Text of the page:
Adult toads refers to toads over 90mm in length. At this size they are able to breed, they are noctural and able to move significant distances.
FrogWatch has done a lot of study and follow up research about cane toad control since 1991 and has worked with a number of other research groups to explore aspects of cane toad behaviour and biology as a control mechanism. FrogWatch has worked with a number of other groups, including the Stop the Toad Foundation and shared their research with any other groups with an interest in toad control.
We have identified several key elements.
- Cane toads complete dependence on water and their vulnerability to evaporative water loss (EVL).
- Cane toads preference for open space when feeding
- Cane toads attraction to lights, especially UV lights
Through this work and especially the work of Graeme Sawyer, Ian Morris and Dave Wilson we have invented clear fingered one-way gates for cane toad traps which exploits the attraction to lights,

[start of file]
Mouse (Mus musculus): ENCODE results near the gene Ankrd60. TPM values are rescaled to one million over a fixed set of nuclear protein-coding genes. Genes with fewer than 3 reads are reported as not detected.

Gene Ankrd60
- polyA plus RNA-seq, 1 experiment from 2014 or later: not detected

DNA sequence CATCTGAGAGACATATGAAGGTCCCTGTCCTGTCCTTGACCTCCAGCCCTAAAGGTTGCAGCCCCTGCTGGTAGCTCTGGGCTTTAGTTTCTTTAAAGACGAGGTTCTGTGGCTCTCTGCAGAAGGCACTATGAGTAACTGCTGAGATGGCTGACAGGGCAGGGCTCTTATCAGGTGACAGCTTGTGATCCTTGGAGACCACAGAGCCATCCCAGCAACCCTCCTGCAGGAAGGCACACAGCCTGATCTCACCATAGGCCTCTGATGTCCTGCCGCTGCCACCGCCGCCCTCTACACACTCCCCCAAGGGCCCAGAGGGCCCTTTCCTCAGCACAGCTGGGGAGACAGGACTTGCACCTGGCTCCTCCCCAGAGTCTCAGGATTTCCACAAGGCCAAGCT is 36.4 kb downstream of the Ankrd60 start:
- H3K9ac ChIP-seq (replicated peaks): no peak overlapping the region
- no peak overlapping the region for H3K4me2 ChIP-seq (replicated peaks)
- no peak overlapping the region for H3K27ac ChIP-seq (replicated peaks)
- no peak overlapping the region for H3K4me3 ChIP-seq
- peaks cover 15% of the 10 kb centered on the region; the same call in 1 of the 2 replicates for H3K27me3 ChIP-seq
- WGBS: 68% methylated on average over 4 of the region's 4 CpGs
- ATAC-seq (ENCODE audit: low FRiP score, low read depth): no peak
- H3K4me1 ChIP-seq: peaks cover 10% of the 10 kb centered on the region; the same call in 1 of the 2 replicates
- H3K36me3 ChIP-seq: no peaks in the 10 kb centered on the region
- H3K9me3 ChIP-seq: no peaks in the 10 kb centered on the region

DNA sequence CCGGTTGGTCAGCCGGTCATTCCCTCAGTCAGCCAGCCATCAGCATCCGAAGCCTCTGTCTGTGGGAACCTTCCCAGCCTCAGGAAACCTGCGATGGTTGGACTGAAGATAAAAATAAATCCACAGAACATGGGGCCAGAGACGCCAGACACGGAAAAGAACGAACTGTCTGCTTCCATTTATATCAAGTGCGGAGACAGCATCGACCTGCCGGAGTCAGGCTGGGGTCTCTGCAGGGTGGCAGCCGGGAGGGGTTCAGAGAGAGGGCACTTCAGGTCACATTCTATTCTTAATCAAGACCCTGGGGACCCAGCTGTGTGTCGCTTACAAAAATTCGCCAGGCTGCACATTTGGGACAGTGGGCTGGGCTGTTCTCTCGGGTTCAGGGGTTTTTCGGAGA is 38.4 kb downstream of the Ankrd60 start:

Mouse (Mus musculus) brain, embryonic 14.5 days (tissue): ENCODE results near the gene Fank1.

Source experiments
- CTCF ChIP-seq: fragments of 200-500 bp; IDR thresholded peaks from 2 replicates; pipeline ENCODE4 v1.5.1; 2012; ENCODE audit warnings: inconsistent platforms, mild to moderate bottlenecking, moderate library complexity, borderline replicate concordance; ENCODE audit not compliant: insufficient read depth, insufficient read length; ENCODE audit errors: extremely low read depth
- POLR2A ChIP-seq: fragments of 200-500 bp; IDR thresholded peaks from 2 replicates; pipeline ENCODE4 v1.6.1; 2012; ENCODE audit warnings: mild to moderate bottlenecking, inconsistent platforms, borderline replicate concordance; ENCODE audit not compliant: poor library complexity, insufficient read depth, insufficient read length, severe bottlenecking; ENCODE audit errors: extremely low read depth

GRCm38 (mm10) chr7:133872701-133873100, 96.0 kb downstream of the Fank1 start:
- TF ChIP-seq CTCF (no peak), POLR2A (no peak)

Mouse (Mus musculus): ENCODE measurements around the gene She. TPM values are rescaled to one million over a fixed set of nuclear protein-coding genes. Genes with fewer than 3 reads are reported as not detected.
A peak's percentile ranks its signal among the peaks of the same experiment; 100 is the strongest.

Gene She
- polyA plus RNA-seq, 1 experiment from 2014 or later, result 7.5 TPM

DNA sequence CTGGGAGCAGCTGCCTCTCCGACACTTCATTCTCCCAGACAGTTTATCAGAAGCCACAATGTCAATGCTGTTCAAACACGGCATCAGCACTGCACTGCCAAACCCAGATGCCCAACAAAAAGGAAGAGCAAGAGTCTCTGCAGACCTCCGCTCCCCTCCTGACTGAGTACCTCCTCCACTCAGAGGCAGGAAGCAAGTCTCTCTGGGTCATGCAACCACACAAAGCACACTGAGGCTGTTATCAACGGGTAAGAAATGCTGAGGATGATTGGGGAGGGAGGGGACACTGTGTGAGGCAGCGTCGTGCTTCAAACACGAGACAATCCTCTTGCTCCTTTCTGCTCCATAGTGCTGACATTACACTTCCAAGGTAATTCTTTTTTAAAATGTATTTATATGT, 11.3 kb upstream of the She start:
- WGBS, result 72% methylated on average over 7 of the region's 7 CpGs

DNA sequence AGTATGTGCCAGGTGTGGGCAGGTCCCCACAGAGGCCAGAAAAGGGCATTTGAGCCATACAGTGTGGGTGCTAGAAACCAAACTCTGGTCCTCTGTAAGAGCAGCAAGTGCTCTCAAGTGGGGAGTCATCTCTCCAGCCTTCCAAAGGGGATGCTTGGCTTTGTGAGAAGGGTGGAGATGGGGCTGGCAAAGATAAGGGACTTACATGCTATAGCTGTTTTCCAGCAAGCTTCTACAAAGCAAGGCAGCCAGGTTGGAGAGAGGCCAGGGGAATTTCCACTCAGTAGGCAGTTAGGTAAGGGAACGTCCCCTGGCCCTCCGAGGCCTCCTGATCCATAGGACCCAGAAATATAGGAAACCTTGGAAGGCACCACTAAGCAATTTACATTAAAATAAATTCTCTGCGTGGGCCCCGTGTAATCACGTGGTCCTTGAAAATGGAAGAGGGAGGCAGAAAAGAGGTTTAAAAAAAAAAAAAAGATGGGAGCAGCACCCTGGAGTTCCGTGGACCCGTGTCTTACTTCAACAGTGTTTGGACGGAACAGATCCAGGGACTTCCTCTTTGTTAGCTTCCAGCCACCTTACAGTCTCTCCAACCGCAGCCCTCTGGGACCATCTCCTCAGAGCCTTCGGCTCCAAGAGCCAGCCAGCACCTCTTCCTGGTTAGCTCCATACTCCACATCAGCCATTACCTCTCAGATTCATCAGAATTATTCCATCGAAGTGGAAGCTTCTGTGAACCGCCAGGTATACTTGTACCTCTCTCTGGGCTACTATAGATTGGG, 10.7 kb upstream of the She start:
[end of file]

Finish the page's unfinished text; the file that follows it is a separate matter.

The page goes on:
We have refined the methodology of hand collection of cane toads in the tropics, known as ToadBusting, especially in the dry season when cane toads are congregated near remnant water.
We have developed fencing as a method of preventing cane toad movement along specific corridors and amplifying the effectiveness of other cane toad control methods.
Exclusion fence trials, based on stopping cane toads rehydrating, were conducted at the 2007 Great Toad Muster and showed great promise and appear to transform the basic premise of manual cane toad control methods which was finding cane toads at night. The trials showed that if you deny cane toads access to moisture they are unable to survive more than a week in the climatic conditions in the Kimberley region in the late Dry season. The result is that the toads stay at the fence trying to get to the water and they are easy to find. 93% of the target population was destroyed by the method in two days.